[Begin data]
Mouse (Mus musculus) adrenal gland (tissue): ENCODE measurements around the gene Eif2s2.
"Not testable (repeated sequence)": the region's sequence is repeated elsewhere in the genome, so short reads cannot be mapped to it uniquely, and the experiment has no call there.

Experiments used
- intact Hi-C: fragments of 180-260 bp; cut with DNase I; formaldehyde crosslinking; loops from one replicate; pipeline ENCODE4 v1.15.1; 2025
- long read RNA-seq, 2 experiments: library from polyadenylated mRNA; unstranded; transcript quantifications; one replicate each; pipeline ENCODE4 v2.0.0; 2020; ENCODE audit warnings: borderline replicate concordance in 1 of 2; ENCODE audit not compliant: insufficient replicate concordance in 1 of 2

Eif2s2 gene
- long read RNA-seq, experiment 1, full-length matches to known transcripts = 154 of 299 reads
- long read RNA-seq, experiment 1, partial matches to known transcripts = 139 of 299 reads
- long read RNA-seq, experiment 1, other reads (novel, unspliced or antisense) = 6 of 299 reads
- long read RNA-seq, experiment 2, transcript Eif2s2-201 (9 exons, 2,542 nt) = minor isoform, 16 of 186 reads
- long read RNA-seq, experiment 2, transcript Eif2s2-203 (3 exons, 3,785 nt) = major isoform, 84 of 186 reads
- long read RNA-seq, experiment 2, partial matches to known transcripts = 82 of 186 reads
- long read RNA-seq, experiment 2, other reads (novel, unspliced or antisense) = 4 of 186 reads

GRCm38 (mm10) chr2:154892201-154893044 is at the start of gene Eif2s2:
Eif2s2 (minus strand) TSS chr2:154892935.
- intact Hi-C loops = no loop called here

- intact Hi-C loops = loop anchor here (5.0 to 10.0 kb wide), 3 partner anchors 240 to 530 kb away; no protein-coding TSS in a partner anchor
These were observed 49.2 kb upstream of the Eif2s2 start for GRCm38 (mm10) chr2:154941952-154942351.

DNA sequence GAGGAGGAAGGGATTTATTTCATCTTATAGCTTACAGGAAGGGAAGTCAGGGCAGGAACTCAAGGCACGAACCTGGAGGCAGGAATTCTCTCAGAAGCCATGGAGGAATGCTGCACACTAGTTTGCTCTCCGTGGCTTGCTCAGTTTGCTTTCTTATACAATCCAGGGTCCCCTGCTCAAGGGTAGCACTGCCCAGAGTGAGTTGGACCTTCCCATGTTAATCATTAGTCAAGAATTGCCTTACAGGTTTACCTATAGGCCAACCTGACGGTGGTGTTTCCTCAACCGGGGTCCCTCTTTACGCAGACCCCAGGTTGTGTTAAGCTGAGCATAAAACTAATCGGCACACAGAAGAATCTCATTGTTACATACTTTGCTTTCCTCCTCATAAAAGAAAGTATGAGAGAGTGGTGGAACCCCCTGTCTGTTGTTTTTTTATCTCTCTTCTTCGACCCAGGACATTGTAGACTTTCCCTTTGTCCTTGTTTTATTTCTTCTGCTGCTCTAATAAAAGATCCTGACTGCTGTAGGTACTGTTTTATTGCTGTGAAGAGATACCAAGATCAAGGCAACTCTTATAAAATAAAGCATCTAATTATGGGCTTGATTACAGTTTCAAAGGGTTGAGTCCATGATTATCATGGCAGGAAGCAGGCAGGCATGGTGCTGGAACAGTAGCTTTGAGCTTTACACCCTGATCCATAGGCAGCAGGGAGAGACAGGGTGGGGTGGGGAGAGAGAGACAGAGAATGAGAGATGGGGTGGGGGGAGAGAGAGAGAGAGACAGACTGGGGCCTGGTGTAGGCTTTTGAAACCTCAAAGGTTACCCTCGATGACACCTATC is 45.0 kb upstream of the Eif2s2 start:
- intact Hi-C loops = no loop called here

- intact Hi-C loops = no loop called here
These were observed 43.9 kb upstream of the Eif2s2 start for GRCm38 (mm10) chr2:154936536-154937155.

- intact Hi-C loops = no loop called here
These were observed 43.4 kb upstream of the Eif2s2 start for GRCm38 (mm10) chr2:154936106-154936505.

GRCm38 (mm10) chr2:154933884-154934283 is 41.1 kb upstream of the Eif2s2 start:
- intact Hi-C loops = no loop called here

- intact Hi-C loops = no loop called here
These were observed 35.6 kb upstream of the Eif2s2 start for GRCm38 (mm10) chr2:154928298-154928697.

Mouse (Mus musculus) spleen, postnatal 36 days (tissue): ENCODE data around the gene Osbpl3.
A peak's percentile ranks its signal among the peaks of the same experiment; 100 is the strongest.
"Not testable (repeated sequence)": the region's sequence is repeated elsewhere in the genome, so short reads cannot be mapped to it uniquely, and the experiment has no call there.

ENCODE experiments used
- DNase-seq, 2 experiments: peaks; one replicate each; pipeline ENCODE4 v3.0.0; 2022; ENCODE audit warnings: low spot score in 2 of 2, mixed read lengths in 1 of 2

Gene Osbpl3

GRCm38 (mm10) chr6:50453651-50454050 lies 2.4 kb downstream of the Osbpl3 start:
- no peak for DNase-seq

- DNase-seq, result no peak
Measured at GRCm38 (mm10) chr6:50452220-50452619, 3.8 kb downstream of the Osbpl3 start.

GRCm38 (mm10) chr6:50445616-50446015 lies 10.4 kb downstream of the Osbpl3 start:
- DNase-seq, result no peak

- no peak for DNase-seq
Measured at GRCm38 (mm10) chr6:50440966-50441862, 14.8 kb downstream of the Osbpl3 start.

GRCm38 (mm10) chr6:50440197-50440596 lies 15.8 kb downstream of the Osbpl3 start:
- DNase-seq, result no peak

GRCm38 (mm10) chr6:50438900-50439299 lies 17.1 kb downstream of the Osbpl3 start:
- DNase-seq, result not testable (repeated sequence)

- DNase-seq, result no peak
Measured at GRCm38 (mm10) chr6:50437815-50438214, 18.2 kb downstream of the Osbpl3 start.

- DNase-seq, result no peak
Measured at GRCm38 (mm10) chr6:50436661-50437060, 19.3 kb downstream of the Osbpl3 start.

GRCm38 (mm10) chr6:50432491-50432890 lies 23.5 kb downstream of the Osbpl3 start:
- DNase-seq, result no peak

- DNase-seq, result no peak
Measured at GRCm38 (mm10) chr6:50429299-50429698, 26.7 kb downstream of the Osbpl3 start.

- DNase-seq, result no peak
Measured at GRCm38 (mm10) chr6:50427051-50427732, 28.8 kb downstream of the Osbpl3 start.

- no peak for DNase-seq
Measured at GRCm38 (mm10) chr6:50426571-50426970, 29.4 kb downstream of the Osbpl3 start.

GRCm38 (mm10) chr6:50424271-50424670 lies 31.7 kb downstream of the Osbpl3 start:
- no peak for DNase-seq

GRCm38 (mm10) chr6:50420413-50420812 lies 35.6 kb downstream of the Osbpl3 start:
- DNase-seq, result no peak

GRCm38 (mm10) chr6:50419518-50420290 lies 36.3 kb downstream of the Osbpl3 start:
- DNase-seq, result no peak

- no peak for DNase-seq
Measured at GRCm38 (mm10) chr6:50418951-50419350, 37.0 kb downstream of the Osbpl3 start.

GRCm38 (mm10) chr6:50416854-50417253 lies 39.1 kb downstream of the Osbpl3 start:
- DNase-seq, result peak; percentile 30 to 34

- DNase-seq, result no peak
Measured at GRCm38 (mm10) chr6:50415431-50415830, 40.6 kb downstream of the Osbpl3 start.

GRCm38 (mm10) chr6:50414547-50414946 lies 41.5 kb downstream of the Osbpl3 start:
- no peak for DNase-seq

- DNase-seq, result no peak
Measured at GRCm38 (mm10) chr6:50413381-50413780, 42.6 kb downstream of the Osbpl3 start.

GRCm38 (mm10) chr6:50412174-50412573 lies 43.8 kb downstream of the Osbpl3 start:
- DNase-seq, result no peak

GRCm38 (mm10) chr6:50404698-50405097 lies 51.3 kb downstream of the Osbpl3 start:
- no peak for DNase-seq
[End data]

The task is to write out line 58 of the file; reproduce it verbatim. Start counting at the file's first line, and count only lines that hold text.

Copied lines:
Measured at GRCm38 (mm10) chr6:50426571-50426970, 29.4 kb downstream of the Osbpl3 start.